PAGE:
Why Some Businesses Get Referrals and Others Do NOT
by: Judy MurdochTrue Story
This afternoon I came a few minutes early for a weekly leads group I attend. While we were waiting to begin someone mentioned they needed to make an appointment with their dentist.
“Talk about paying to be tortured,” one person groaned.
“Not my dentist,” Marianna spoke up, “She’s awesome!”
This got everyone’s attention because it’s not often you hear the words “awesome” and “dentist” used in the same sentence.
“No really,” Marianna insisted, “She’s very gentle and calming. Believe me the dentist I used before I started seeing her was not like that at all.”
The six people sitting in the room all took out pens and paper and said, “Do you have her contact information?”
I wish all the local dentists who are trying to build their practices could have listened to this conversation because they would have learned a lot about why they were or were not getting patient referrals.
Why Referrals DON’T Happen
It’s Often Not What You Think
If you’re a business owner or entrepreneur you may be surprised to learn that, very often, it is not how well you do your work which influences the likelihood of getting a recommendation from your customers.
It’s not to say that your competency isn’t important. But because you’re an expert and your customers are not, unless you clearly screw-up, your ability to deliver a solution is usually assumed by your customers. This means that our competency or lack thereof is not usually the problem.
Just know that as experts, we tend to over-emphasize our expertise as an influencing factor when it comes to explaining why we are or are not getting referrals.
Nope, it’s often the small, easily overlooked items that influence a customer’s satisfaction with our work and whether they become raving fans. Here are three top offenders that keep customers from telling others to hire you.
#1. “Bedside” Manner
My guess is that different customers prefer different working styles.
For example, some people may want a dentist who is very empathic and compassionate. Other people may find a dentist who stops and asks “are you doing OK?” every five seconds annoying.
But you need to know what your strengths and weaknesses are when it comes to interpersonal communication and make sure you’re working with clients and customers who prefer your particular style.
#2. Your Staff
Very often you get customers because they like you but you can end up losing these same customers because they don’t like one or more people you have on staff.
I’ve stopped working with a particular professional because of easily corrected issues like:
• Bad Breath. I used to see a dentist whose hygienist had a special fondness for garlic and curry. When she breathed on me as she cleaned my teeth I would cringe…not from pain…but from her onion-breath. After two appointments I stopped going and found another dentist.
• Rudeness. I received a “Pay now or die” letter from my pediatrician’s office. When I called to ask what was going on, the business manager told me (with no sympathy whatsoever) that they had been trying to get the claim paid through insurance for 12 months and after the “magic” 12 months were up, I was responsible for paying the bill. Getting the insurer to pay was now my problem. I later worked it out with the doctor but I stopped sending them referrals because I no longer trusted the people I sent would be treated well.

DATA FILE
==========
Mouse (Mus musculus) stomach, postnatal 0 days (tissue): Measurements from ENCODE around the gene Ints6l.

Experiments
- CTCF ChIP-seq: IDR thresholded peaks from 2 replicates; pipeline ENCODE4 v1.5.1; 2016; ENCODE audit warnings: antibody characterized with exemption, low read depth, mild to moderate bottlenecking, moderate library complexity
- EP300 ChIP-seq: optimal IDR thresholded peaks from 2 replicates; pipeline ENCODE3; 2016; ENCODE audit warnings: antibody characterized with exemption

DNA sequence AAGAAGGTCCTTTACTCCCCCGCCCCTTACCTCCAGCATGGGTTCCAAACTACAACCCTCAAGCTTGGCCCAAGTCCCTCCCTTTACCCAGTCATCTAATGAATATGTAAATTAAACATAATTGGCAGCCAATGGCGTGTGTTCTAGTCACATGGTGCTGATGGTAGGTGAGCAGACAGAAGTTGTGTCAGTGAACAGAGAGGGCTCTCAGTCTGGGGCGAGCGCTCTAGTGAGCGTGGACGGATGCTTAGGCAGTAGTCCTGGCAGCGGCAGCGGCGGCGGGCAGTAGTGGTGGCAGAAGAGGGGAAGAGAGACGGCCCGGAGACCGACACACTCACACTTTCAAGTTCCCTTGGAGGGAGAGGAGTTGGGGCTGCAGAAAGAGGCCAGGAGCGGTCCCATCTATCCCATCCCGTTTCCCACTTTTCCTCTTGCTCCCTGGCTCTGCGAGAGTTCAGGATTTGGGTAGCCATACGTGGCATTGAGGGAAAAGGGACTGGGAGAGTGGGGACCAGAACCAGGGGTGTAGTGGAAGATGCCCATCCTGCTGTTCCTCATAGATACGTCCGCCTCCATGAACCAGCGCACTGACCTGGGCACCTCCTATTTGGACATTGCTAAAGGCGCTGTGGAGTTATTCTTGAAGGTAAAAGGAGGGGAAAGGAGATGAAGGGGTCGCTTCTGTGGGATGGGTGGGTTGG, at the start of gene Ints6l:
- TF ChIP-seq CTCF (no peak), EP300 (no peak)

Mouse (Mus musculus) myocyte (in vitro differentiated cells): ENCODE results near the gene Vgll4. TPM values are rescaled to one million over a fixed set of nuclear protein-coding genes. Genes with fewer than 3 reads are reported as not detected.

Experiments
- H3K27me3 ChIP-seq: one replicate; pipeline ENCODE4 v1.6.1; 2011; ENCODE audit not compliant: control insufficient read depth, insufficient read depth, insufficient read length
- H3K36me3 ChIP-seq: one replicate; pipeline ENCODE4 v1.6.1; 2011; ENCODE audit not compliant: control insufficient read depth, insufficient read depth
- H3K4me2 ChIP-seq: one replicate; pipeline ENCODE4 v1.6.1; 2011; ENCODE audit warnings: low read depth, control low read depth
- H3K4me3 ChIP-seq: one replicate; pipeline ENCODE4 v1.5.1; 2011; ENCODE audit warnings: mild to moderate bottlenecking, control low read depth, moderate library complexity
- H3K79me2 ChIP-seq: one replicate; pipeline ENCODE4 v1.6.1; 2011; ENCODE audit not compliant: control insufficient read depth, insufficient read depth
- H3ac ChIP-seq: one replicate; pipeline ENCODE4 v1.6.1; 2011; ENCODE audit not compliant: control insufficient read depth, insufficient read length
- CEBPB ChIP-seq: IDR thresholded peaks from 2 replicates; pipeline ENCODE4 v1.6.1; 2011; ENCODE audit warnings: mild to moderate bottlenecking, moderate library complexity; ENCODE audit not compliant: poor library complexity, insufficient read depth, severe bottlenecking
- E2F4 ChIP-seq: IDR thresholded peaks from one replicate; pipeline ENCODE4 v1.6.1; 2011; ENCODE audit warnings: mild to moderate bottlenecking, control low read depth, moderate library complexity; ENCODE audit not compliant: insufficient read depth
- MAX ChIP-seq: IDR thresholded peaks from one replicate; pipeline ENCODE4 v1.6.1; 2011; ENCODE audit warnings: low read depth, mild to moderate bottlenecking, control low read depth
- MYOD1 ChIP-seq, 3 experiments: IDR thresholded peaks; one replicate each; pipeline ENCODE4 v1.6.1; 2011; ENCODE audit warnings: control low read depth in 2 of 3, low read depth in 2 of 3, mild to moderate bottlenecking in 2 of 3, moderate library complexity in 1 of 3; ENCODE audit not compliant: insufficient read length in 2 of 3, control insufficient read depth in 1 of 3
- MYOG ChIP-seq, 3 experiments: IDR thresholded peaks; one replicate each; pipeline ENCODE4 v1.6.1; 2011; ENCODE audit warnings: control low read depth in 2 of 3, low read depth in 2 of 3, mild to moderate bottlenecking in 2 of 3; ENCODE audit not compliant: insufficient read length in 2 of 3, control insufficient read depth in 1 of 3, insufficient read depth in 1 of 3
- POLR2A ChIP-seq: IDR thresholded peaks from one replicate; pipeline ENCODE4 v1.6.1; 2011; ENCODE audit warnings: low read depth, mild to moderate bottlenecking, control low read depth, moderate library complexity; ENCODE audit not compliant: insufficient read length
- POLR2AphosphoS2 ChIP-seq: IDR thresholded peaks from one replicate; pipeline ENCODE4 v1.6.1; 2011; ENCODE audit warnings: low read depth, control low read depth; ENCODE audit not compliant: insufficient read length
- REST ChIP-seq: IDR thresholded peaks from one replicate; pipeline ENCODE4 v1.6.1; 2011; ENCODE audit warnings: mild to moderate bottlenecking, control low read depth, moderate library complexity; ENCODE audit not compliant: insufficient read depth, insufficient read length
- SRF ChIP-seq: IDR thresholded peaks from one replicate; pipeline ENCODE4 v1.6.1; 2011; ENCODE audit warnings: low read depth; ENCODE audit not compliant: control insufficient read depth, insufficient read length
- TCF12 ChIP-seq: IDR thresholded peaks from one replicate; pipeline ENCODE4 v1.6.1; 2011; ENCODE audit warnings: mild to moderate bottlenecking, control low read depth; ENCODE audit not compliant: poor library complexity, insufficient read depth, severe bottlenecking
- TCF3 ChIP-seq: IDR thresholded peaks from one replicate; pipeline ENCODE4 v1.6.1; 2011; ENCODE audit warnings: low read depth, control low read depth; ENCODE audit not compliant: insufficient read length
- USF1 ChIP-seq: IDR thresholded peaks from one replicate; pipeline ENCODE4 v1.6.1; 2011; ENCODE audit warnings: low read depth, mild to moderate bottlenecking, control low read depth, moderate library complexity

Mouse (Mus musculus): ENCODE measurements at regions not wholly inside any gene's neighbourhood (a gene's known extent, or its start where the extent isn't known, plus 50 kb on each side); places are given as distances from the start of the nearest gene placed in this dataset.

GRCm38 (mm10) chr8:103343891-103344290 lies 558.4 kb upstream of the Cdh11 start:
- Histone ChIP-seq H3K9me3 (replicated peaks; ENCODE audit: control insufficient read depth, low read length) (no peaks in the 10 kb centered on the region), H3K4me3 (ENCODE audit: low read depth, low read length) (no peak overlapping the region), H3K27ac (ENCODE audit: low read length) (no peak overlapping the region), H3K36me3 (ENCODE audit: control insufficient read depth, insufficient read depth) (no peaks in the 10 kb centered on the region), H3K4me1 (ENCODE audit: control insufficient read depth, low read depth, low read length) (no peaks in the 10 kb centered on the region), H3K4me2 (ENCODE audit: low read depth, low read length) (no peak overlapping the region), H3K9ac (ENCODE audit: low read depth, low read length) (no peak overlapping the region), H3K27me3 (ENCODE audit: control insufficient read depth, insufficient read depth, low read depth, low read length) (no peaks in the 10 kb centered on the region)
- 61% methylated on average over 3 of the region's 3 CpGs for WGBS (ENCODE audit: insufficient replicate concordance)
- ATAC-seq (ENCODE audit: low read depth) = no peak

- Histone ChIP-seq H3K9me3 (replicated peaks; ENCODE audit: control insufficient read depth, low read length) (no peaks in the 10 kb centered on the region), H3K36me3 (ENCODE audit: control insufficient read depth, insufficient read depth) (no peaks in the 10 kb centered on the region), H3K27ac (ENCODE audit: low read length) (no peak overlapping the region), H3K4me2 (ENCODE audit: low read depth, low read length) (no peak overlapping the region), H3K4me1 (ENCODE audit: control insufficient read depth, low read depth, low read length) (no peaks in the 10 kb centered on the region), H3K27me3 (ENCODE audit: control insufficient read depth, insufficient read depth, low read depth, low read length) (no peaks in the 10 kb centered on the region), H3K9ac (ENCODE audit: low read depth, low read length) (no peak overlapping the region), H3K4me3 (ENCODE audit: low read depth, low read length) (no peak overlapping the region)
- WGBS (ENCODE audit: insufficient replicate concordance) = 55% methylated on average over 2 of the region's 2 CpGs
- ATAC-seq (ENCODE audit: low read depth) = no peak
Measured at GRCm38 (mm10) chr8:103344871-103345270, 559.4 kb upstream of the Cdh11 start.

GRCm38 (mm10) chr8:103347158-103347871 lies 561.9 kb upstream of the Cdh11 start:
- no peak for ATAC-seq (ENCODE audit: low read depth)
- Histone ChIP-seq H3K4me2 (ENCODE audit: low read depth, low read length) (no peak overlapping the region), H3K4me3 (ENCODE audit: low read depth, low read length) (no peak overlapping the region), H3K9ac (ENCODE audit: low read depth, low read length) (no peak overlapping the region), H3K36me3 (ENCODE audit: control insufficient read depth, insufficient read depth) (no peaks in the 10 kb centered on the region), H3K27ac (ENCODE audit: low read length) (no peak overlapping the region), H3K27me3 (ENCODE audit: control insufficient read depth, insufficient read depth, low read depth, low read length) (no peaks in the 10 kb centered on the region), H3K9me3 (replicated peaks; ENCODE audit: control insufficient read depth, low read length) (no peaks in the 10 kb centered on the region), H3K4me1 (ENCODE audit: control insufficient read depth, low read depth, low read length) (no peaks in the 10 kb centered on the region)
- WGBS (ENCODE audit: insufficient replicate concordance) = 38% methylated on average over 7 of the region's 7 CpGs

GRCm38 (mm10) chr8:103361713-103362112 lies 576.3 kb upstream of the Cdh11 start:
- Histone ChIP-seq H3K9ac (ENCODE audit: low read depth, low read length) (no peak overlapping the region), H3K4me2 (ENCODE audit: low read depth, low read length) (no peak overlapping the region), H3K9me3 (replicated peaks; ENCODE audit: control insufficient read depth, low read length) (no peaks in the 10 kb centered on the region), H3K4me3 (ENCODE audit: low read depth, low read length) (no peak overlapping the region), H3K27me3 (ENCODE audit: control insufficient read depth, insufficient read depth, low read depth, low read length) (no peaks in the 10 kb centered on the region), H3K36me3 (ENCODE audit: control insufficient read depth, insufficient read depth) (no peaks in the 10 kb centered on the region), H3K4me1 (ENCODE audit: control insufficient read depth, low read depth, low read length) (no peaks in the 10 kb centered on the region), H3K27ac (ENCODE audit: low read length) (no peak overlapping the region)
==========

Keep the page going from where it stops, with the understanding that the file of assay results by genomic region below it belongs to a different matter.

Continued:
• Lack of Professionalism. Do you want someone who seems more interested in their phone conversation to be cutting your hair? Driving you to the airport? Watching your 2-year old at a daycare center? No matter what they do or how much they get paid a professional shows up and is accountable for their work.
#3. Poor Management
Customers and clients will stop coming in because:
• They are kept waiting for 30 minutes or more with no explanation and no option to reschedule
• Lack of follow through. For example, I asked my primary care provider to refill a prescription the gets filled by mail. Three months and nine phone calls later I learned that the prescription never arrived because I changed insurance and the original mail-order pharmacy didn’t except my current insurance. It took me nine phone calls before a live human being figured out the situation and called me.
The point to take here is not that you have to attain some level of perfection in order to satisfy your customers and get referrals. Nobody’s perfect and a sincere apology goes a long way towards mending relationships.
It’s just that these little things which are relatively easy to correct can stand between your ability to attract new business through customer referrals. Don’t correct these things and you don’t get referrals. Even worse, like the people who left their dentists because Marianna’s sounded better, your customers may just leave you for a competitor.
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